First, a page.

Remember you compared the scene to moonlit Venice, though you’ve never been to Venice.

Remember the lusty dawn gleam of the Empire State Building from the Sunnyside 7 platform, the rosy gold of midtown from a morning distance. Remember orange sun glinting off countless windows.

Remember when you started saying you thought too much about trains.

Remember how many times you stared over the shoulders of people reading books on trains. Do you remember how many times people noticed you staring? Do you remember how many times you determined what book a person was reading?

Do you remember dragging your dirty laundry tote along the sidewalk even though you knew you shouldn’t? Do you remember how it finally burst, scattering your dirty clothes like leaves on the concrete? Do you remember the face of each person who helped, and each who laughed?

Remember every apple core lodged in every gutter. Remember every word of every language you heard spoken everywhere.

Remember the first night you felt like the loneliest person in the world. Remember the third, fourth, fifth and seventeenth nights you felt like the loneliest person in the world. Remember the obese scooter-bound lady ahead of you in line at the grocery store. Remember how she bought a quart of ice cream and you thought maybe you weren’t the loneliest person in the world. Remember the taste of guilt for connecting the lady and the loneliness. Remember paying for your eggs.

Forget nothing. Forget nothing.

Tuesday, August 17, 2010

Union Square Park

          “Look at the dog! Look at the dog! Look at the dog! Sophie Sophie Sophie Sophie, look at the dog!” Peter and Harry look at the dog.
          “Ewwwww,” says Harry. “It’s all wet. The dog is all wet.” The dog is all wet. Sophie, circling the stroller, is uninterested.
          “It’s still—it’s—why is it all wet Mummy?” Thomas says. The day is sunny and warm. The few clouds don’t forebode rain.
          “Perhaps he had a bath,” Mummy says. She is seated on the bench where Peter is dangling and Thomas is standing. She is holding two small bags of potato ships, a fancy brand. Piecemeal lunch items are scattered all around her.
          “He’s a rat dog,” Harry says. “They take a rat and they take a dog and they make a baby and it’s a rat dog, innit?” He nudges Peter.
          “I reckon,” Peter says. The dog is black and white, some sort of small terrier. It shakes water drops off itself. The man holding its leash wears a tank top that displays his toned arms and shorts that display his lean legs. He and the wet dog are walking away down the path.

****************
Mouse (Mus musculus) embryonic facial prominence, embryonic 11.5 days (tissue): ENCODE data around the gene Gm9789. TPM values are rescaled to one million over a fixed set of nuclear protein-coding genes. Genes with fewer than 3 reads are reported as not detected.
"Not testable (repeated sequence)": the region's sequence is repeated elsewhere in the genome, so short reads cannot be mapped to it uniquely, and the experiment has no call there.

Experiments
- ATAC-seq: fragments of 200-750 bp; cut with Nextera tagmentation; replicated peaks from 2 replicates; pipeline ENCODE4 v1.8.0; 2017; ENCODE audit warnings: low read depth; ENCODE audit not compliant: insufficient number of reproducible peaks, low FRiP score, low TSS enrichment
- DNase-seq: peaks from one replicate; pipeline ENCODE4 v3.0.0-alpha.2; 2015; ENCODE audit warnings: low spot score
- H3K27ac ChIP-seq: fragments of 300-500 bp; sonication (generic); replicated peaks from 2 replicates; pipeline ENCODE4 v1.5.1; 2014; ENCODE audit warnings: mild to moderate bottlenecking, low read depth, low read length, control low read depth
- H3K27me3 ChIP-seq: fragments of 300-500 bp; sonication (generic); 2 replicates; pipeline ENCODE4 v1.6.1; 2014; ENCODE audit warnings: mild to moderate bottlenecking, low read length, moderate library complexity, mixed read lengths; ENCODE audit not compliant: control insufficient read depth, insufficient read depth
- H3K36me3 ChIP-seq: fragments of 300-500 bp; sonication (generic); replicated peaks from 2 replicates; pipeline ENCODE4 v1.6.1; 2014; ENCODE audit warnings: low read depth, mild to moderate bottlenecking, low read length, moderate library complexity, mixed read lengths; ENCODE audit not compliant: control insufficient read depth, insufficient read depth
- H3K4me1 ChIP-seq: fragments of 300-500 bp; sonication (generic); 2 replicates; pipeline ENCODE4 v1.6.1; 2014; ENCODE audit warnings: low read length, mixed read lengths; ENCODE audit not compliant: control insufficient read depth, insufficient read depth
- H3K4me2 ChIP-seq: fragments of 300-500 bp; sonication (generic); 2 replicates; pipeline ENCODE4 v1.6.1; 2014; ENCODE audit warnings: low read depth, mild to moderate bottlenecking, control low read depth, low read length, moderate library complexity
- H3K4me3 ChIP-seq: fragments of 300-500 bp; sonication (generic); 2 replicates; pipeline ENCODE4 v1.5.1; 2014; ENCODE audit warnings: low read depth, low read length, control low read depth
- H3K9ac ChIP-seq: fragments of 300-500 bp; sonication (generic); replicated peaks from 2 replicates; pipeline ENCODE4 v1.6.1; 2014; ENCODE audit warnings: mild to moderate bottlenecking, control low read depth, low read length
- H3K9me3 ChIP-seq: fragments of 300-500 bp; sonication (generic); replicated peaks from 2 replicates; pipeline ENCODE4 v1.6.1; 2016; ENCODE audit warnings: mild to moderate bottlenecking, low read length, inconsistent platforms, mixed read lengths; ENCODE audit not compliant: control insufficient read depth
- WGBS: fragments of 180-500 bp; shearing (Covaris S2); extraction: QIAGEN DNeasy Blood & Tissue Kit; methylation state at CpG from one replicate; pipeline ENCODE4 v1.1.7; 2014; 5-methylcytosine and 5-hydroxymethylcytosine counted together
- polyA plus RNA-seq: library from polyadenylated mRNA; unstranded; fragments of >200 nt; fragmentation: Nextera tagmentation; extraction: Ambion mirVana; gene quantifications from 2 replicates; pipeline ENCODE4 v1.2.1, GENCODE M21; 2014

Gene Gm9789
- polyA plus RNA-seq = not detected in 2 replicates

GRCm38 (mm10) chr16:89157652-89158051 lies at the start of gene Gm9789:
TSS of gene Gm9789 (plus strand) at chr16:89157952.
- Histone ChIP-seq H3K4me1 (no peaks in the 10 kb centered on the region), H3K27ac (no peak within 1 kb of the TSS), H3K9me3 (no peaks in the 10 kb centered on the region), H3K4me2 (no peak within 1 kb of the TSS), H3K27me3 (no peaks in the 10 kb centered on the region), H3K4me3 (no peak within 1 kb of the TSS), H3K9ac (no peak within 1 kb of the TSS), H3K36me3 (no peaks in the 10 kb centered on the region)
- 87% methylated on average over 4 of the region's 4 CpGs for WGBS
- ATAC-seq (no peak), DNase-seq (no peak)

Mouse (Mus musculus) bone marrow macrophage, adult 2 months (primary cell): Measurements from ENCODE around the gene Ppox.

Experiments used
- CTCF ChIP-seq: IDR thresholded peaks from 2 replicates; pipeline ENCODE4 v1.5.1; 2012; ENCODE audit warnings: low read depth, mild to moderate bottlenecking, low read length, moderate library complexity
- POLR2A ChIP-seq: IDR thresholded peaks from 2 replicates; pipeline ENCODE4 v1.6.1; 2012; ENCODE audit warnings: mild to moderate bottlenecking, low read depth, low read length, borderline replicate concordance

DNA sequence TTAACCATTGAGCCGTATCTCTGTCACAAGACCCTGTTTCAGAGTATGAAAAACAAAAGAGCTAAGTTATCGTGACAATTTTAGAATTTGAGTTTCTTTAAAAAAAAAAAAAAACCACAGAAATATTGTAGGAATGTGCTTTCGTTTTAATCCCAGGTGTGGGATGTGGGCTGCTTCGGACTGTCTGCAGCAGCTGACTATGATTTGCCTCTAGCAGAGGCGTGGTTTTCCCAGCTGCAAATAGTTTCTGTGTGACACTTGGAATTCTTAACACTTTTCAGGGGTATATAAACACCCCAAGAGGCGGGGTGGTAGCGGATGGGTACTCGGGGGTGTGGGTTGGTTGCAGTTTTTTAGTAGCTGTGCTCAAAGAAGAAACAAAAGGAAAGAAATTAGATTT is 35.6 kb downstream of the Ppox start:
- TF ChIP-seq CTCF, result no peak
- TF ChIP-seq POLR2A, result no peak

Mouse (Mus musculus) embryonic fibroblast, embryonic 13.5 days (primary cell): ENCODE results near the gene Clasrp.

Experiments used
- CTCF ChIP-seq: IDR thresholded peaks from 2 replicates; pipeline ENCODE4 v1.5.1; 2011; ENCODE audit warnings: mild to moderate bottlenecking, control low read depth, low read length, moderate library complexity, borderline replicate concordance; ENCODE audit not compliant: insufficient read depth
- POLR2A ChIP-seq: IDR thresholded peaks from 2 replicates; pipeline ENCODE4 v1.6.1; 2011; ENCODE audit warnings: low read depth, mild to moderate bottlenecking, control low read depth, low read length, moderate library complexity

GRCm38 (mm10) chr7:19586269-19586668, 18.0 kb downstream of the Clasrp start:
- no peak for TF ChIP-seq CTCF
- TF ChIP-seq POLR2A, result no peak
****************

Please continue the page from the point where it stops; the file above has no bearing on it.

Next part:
“Can I pet him Mummy?” says Thomas.
          “Course not. He’s not your dog, is he? Here, have a crisp.” Thomas takes the proffered potato chip. He puts the whole thing in his mouth at once. His mouth isn’t quite big enough to crunch it easily. Sophie has tired of circling the stroller and makes a sudden run for the faded green lawn in front of the benches.
          “Hup hup hup hup hup,” says Daddy, grabbing the back of her bright pink dress. Sophie is shocked to be stopped. Her big blue eyes bug. Her little red mouth opens but she doesn’t cry, just reaches—
Daddy swings Sophie around, setting her on a trajectory towards Mummy, who is now dispensing chunks of cantaloupes from a clear container purchased at one of the food carts that ring the square. Sophie accepts a chunk with two hands. She sucks and gums and gnaws at it.
           Daddy wipes his forehead. It’s his job to keep the family all hemmed in to the little fort they have created in the park. It’s about as easy a task as sweeping spilt water. Just now, for example, Harry has—he has dropped a twig on Peter’s head, and he is scampering away screeching but Peter tackles him, they tussle, laughing at least — “Boys,” Mummy says, and “Boys” when they don’t respond at first. The tone of the second call makes them lift their heads.
          “Get over here,” Mummy says. “No fighting.”
          “We weren’t fighting,” Peter says. “We were playing.” Still, they untangle themselves from the mess of little-boy limbs. They are filmed in pale dusty dirt.
          “Stay where I can see you,” Mummy says. She fixes a tiny bonnet on Sophie’s blond head. With that and her ankle-length pink dress, Sophie looks as cupcake-like as a toddler can. The children’s hair color signifies their age as accurately as their height: Sophie’s hair is blinding in its almost-whiteness, Thomas’s bowl-cut locks are golden, Harry’s shoulder-length mane is sandy, and Peter’s close-cropped hair is nearly as brown as his Daddy’s.